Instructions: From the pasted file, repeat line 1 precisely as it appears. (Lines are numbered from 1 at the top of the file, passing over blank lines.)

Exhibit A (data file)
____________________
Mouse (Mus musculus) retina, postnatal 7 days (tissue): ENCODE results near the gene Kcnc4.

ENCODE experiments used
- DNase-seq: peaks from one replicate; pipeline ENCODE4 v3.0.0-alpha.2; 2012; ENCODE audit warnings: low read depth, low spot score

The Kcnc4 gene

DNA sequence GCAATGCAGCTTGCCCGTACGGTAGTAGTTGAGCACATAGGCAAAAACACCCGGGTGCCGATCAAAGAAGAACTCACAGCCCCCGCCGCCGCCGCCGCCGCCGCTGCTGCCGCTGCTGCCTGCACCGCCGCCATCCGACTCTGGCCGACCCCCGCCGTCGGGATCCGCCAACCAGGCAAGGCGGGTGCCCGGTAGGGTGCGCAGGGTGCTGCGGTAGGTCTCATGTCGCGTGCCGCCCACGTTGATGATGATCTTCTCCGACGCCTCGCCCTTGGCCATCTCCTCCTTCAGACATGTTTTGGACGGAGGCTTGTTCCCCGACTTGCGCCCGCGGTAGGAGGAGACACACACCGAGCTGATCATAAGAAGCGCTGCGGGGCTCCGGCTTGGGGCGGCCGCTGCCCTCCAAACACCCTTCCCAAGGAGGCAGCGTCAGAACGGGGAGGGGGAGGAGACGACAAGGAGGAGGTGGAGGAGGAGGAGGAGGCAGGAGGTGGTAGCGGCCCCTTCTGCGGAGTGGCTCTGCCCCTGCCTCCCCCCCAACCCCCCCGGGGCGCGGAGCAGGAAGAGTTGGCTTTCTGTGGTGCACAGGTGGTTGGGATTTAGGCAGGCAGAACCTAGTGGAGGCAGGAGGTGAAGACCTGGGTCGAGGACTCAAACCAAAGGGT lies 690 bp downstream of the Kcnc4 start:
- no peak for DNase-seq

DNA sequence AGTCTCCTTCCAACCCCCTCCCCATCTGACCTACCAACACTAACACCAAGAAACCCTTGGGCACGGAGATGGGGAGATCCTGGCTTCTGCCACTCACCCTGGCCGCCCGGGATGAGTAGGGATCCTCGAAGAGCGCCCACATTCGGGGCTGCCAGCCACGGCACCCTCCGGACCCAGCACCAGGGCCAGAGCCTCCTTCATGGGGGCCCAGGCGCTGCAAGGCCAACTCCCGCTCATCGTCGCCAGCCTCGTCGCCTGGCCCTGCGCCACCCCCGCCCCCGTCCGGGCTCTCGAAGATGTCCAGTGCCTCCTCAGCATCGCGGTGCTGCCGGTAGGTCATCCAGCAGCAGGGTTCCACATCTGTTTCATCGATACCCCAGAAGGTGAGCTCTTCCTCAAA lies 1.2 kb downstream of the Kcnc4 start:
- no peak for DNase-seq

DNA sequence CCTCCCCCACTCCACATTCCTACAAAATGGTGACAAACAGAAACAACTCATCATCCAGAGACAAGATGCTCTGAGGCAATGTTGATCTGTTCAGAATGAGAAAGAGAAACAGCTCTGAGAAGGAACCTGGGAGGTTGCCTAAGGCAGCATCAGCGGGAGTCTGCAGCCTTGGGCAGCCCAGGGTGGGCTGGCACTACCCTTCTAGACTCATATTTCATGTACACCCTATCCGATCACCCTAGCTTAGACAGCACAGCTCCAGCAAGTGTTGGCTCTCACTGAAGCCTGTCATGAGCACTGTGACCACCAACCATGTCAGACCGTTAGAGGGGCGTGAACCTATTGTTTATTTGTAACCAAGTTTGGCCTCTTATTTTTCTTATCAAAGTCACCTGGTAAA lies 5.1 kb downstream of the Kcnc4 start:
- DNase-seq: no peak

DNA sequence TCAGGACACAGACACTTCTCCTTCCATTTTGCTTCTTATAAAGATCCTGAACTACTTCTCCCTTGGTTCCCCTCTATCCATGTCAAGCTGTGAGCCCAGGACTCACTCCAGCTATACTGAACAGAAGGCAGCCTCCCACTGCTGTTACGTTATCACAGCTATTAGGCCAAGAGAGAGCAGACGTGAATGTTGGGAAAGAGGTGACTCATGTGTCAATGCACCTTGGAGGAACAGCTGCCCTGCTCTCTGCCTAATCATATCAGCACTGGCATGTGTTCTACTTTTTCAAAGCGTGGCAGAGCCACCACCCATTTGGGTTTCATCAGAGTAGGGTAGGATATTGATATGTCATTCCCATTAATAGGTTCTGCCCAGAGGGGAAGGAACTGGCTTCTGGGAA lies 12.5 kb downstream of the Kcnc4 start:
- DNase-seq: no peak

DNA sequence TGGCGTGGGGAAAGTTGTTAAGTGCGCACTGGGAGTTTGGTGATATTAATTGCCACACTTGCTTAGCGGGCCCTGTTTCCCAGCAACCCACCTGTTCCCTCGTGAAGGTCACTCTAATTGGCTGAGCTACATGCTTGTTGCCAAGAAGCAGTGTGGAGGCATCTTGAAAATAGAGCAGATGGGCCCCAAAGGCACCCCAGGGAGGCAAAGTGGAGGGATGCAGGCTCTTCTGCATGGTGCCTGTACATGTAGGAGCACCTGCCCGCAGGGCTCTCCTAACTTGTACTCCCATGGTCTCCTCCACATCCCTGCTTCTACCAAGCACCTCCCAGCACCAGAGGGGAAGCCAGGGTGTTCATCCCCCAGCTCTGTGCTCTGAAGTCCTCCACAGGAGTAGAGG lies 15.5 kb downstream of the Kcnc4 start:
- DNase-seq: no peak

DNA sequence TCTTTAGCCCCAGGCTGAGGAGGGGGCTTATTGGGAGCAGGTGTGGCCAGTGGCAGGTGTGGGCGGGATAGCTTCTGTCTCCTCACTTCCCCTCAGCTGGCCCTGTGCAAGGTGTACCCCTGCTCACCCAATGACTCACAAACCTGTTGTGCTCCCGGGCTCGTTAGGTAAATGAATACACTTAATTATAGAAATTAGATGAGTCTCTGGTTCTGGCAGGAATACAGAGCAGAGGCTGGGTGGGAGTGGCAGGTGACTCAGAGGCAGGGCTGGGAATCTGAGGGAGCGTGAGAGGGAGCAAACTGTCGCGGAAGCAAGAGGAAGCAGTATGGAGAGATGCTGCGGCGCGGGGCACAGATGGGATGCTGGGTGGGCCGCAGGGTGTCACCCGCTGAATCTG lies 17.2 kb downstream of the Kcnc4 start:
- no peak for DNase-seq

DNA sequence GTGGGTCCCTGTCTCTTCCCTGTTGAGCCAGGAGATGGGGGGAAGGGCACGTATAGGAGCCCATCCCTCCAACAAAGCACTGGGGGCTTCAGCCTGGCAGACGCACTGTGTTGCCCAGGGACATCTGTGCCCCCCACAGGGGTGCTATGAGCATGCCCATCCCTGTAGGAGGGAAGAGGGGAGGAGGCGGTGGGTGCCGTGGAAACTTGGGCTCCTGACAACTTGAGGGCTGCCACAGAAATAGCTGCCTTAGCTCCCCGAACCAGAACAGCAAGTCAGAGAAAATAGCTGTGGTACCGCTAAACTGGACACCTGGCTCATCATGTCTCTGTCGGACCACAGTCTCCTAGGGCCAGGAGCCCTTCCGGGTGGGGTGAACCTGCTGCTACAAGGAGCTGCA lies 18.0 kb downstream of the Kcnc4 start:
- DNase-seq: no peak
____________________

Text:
Mouse (Mus musculus) retina, postnatal 7 days (tissue): ENCODE results near the gene Kcnc4.